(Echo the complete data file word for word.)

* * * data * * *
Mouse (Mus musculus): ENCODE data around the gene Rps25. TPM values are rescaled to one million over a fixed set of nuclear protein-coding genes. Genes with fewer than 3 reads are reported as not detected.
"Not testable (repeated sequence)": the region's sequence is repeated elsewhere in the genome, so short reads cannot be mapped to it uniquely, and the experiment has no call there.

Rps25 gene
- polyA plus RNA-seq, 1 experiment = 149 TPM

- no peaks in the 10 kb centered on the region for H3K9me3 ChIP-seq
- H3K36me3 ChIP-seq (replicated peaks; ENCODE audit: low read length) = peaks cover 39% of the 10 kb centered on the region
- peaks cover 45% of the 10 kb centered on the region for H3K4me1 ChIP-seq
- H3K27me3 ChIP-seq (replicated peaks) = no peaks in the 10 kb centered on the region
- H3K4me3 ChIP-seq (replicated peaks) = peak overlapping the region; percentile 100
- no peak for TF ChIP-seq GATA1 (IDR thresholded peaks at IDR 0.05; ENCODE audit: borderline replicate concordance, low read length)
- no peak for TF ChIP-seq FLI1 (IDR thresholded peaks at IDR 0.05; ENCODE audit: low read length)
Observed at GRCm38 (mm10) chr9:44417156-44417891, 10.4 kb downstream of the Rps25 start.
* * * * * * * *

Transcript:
Mouse (Mus musculus): ENCODE data around the gene Rps25. TPM values are rescaled to one million over a fixed set of nuclear protein-coding genes. Genes with fewer than 3 reads are reported as not detected.
"Not testable (repeated sequence)": the region's sequence is repeated elsewhere in the genome, so short reads cannot be mapped to it uniquely, and the experiment has no call there.

Rps25 gene
- polyA plus RNA-seq, 1 experiment = 149 TPM

- no peaks in the 10 kb centered on the region for H3K9me3 ChIP-seq
- H3K36me3 ChIP-seq (replicated peaks; ENCODE audit: low read length) = peaks cover 39% of the 10 kb centered on the region
- peaks cover 45% of the 10 kb centered on the region for H3K4me1 ChIP-seq
- H3K27me3 ChIP-seq (replicated peaks) = no peaks in the 10 kb centered on the region
- H3K4me3 ChIP-seq (replicated peaks) = peak overlapping the region; percentile 100
- no peak for TF ChIP-seq GATA1 (IDR thresholded peaks at IDR 0.05; ENCODE audit: borderline replicate concordance, low read length)
- no peak for TF ChIP-seq FLI1 (IDR thresholded peaks at IDR 0.05; ENCODE audit: low read length)
Observed at GRCm38 (mm10) chr9:44417156-44417891, 10.4 kb downstream of the Rps25 start.